Every company must be able to keep up with a rapidly changing competitive environment and the speed of the digital age. That’s where the chief technology officer (CTO) comes in. The recent pandemic underscores the fact that technology disruption can bring a business to its knees, virtually overnight. Scores of business were forced to work from home and figure out how to do it — in an instant. 

Further, technological innovations combined with the intelligent use of data allow startup companies to create entirely new business models, turning incumbent industries upside down. Consider how Netflix obliterated Blockbuster. Or how Airbnb is taking a chunk from the hospitality industry. When companies must pivot their business strategies, the CTO is the first line of defense against disruptive new market forces.

The CTO is not only focused on the competitive environment. Internally, companies are using technological innovation to break down functional silos. These days, it’s all about digitalization. Those who do it best are able to offer a superior, end-to-end customer experience. Companies that fail to keep up with the level of service consumers have come to expect will struggle to maintain market share. Clearly, the CTO role is vital to your business. 

The CTO Role Defined

Your company’s CTO must be able to play multiple roles in order to be successful. While the CTO of course possesses technical expertise, their responsibilities reach far beyond coding or engineering. They play an increasingly important strategic role, collaborating with every part of the business as well as working beyond company borders.

As technology becomes increasingly important to your company, the role of CTO expands beyond the maintenance of the infrastructure. Yes, the CTO is in charge of the company’s IT department and operations, a position that requires a variety of skills. More importantly, however, the CTO must be committed to continuous learning and development. It’s not just a matter of what the company needs today. It’s also where the industry is headed and the company’s future requirements. The CTO not only oversees ongoing operations, they also bear responsibility for cybersecurity, innovation and product development — all while keeping close tabs on the ever-evolving vision of the company.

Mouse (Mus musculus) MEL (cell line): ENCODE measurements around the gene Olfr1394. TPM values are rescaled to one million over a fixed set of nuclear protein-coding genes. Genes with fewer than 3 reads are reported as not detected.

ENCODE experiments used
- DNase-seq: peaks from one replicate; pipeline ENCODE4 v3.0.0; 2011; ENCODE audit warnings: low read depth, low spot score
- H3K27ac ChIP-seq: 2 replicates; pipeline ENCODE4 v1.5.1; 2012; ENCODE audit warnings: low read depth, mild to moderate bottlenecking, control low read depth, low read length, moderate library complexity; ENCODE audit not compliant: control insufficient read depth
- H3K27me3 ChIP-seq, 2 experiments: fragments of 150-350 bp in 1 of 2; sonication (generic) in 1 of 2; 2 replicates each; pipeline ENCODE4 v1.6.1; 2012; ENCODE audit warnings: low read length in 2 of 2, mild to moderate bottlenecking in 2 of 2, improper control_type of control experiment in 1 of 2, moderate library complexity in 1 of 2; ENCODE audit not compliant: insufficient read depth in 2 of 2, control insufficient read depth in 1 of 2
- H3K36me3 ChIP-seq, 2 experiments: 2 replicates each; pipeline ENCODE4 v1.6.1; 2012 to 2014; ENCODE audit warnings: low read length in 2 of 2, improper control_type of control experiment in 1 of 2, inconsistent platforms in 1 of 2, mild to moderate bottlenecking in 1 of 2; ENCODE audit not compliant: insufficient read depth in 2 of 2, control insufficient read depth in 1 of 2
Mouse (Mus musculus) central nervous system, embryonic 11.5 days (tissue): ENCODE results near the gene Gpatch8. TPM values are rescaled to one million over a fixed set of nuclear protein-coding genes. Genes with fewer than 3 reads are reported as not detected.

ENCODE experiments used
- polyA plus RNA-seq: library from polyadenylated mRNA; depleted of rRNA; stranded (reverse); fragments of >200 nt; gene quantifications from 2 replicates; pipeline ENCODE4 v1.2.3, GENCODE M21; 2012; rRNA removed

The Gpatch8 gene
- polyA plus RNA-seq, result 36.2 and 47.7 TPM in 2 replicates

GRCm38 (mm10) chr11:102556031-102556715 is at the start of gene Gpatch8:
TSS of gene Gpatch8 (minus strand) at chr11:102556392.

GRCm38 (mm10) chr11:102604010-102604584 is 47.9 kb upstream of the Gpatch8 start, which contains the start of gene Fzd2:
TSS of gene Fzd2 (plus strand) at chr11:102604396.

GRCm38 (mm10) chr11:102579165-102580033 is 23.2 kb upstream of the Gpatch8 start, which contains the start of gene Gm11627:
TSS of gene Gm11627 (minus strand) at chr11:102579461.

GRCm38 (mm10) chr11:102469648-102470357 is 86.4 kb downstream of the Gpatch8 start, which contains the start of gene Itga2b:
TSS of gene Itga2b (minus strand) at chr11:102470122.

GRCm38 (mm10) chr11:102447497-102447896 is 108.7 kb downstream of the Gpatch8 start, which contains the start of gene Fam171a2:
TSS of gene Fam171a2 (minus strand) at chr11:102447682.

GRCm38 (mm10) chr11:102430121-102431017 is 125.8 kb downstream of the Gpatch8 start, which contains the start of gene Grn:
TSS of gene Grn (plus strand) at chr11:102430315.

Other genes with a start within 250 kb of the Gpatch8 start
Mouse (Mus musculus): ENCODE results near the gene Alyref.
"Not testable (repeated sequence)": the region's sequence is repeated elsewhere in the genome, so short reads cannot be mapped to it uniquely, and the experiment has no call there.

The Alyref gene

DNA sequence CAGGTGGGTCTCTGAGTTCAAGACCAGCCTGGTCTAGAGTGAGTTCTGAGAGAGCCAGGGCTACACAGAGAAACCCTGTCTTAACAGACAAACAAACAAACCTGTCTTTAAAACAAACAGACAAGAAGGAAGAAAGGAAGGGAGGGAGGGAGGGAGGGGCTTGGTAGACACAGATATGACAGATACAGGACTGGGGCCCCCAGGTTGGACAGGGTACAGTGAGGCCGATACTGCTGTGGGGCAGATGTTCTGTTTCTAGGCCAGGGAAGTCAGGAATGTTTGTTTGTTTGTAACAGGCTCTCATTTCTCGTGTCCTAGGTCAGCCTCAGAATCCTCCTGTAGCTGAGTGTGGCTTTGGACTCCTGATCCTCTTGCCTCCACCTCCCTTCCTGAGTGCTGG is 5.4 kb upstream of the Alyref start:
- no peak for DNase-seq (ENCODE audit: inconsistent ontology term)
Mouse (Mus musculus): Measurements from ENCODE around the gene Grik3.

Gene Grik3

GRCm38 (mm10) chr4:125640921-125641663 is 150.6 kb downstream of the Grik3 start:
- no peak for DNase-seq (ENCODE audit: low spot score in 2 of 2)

For even the smallest of companies, CTOs must have skills in leadership, IT and project management, and software architecture. Further, in response to the move toward digital transformation, CTOs are asked to drive technological innovation and digital product development, while maintaining a keen eye on broader technology trends.

CTO vs. CIO: What’s the Difference?

Many companies have only one: either a CTO or a chief information officer (CIO). Regardless of the name, this executive occupies the most senior IT role. However, some larger businesses have both. So what’s the difference?

The CIO typically engages with the business and the process owners. They ensure that the internal stakeholders get the systems and services they want. Conversely, the CTO has operational responsibility and is in charge of sourcing and implementing technology. These are the details of the technology, i.e., the system architecture. The CTO must understand the relationships, linkages and constraints of every component of the system and its environment.

Both roles are a critical part of the C-suite, interacting extensively with the CEO and other executives on strategic issues.

Top 5 CTO Responsibilities

While this diverse role involves a very complex set of tasks, they can be organized into five basic responsibilities, which are described as follows.

  1. Technical Vision